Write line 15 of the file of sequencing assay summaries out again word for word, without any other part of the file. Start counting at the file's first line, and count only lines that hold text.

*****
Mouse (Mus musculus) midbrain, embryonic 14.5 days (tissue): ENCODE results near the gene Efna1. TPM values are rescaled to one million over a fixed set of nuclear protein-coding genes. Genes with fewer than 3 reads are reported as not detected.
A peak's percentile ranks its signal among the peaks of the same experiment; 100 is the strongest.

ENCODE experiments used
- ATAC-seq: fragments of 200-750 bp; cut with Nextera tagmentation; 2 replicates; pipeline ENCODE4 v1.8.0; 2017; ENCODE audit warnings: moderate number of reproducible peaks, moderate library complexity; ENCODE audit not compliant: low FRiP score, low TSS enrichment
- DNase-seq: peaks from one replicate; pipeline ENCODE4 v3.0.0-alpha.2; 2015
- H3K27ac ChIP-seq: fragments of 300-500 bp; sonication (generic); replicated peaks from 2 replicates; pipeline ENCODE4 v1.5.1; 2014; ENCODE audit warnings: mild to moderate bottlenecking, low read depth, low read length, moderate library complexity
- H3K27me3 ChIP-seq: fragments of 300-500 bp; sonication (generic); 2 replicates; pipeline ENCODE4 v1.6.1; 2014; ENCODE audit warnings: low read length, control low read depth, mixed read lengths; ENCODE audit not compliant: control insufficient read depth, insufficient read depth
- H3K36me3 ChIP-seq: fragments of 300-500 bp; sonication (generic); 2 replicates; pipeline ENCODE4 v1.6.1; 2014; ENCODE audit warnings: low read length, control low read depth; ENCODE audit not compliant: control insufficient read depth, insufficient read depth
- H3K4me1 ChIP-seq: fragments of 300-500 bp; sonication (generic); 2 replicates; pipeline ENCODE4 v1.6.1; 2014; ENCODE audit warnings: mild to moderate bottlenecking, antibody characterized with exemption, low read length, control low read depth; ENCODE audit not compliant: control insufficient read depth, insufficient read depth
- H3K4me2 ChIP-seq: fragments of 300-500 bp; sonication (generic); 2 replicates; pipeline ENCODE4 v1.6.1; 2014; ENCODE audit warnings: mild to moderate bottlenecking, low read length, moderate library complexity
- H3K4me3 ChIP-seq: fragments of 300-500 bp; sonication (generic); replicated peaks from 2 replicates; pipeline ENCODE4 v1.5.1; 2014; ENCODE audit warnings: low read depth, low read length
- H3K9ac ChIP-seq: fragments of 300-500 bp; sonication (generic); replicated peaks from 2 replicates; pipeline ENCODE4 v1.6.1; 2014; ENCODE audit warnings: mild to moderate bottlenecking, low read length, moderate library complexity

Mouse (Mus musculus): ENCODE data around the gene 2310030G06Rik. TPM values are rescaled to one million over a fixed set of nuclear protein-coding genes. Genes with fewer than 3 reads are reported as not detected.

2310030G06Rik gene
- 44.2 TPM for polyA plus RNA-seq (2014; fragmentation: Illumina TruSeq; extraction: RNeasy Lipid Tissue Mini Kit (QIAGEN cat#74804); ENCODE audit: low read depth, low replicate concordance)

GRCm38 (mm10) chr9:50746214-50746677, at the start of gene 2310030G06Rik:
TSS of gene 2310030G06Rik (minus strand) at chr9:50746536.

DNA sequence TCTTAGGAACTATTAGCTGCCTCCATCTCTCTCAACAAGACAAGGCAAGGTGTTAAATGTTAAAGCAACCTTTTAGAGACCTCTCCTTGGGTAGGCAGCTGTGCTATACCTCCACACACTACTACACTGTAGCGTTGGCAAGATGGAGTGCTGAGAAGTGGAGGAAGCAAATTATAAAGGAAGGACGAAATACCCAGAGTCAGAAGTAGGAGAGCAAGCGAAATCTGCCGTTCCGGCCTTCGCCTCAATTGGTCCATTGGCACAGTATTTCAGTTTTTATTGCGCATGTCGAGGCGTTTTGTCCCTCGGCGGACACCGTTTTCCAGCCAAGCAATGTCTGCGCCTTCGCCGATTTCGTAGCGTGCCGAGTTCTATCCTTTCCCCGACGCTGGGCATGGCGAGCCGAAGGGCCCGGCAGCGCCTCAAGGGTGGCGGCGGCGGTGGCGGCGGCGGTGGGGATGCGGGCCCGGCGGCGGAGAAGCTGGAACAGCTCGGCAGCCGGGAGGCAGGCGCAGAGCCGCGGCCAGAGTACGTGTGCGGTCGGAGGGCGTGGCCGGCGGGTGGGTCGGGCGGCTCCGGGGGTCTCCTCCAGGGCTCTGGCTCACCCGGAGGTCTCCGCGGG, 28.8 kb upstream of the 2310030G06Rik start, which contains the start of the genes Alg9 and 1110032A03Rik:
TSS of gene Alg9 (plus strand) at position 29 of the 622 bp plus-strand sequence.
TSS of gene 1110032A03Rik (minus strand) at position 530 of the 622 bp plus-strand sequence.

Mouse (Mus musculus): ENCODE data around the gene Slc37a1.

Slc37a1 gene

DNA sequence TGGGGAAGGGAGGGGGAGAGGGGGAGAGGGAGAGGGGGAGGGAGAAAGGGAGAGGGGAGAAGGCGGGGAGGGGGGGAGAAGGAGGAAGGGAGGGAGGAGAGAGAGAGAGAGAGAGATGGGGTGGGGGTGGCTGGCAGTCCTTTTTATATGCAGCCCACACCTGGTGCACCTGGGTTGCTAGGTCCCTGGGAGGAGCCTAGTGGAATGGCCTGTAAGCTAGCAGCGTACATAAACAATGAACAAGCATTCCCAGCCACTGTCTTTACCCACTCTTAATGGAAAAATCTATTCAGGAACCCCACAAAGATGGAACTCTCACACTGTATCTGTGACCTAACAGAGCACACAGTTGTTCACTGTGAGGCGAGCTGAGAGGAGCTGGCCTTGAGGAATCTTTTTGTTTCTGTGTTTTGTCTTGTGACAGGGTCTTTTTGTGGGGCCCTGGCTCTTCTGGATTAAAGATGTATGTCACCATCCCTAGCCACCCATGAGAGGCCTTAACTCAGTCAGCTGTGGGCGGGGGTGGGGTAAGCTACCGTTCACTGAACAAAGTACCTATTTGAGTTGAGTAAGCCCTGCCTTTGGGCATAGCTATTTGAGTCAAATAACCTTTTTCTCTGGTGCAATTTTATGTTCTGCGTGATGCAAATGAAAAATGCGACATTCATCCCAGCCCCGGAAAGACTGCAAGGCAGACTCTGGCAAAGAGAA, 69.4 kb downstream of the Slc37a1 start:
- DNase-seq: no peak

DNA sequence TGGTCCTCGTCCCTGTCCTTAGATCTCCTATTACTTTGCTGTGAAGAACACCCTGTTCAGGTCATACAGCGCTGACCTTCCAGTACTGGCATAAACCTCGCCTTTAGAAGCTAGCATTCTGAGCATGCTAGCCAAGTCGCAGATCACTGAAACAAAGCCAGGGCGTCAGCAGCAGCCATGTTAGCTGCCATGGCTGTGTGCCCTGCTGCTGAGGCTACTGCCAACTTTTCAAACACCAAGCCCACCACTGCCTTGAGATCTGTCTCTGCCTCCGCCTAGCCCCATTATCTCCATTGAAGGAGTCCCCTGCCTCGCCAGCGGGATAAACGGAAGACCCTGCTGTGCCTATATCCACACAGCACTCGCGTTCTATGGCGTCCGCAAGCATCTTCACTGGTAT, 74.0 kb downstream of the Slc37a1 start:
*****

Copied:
- 44.2 TPM for polyA plus RNA-seq (2014; fragmentation: Illumina TruSeq; extraction: RNeasy Lipid Tissue Mini Kit (QIAGEN cat#74804); ENCODE audit: low read depth, low replicate concordance)